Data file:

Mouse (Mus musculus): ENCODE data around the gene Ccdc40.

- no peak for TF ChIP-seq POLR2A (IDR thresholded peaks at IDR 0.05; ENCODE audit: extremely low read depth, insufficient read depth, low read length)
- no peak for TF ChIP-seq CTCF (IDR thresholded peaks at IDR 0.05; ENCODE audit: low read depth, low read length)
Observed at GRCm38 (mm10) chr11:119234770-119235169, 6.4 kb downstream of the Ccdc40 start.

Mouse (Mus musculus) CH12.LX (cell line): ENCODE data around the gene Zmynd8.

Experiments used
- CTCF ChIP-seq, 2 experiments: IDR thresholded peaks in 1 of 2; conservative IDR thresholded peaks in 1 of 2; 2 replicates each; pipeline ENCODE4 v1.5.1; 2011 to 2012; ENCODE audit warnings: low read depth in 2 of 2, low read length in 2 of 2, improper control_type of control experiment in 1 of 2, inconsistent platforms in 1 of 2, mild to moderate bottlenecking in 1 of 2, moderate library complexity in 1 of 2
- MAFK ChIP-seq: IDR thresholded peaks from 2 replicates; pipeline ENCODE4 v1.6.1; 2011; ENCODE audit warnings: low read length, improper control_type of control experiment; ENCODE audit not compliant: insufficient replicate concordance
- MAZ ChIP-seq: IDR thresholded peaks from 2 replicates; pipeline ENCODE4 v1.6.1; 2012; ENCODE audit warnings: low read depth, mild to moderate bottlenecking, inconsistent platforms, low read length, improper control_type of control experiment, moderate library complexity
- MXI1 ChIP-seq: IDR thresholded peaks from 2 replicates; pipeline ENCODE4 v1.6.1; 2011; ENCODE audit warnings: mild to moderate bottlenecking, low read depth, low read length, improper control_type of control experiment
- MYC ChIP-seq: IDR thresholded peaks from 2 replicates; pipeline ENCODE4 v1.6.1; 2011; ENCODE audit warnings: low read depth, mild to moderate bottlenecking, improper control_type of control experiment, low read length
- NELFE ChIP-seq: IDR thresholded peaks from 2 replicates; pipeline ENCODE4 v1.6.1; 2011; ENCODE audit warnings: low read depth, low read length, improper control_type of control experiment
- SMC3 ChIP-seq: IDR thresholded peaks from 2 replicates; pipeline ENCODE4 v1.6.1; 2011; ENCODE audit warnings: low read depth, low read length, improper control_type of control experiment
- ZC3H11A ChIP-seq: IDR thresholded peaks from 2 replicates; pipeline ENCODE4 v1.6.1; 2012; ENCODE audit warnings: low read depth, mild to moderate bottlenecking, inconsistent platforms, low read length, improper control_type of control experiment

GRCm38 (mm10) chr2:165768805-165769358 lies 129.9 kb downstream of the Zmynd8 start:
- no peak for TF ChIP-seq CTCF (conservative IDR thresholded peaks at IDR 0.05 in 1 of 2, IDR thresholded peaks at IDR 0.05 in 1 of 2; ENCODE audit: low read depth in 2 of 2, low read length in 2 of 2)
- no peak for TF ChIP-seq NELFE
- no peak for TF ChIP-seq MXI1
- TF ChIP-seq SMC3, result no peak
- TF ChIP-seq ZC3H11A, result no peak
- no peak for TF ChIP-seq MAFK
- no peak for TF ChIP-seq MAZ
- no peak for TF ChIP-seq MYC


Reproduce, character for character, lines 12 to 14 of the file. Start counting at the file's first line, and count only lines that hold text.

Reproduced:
- NELFE ChIP-seq: IDR thresholded peaks from 2 replicates; pipeline ENCODE4 v1.6.1; 2011; ENCODE audit warnings: low read depth, low read length, improper control_type of control experiment
- SMC3 ChIP-seq: IDR thresholded peaks from 2 replicates; pipeline ENCODE4 v1.6.1; 2011; ENCODE audit warnings: low read depth, low read length, improper control_type of control experiment
- ZC3H11A ChIP-seq: IDR thresholded peaks from 2 replicates; pipeline ENCODE4 v1.6.1; 2012; ENCODE audit warnings: low read depth, mild to moderate bottlenecking, inconsistent platforms, low read length, improper control_type of control experiment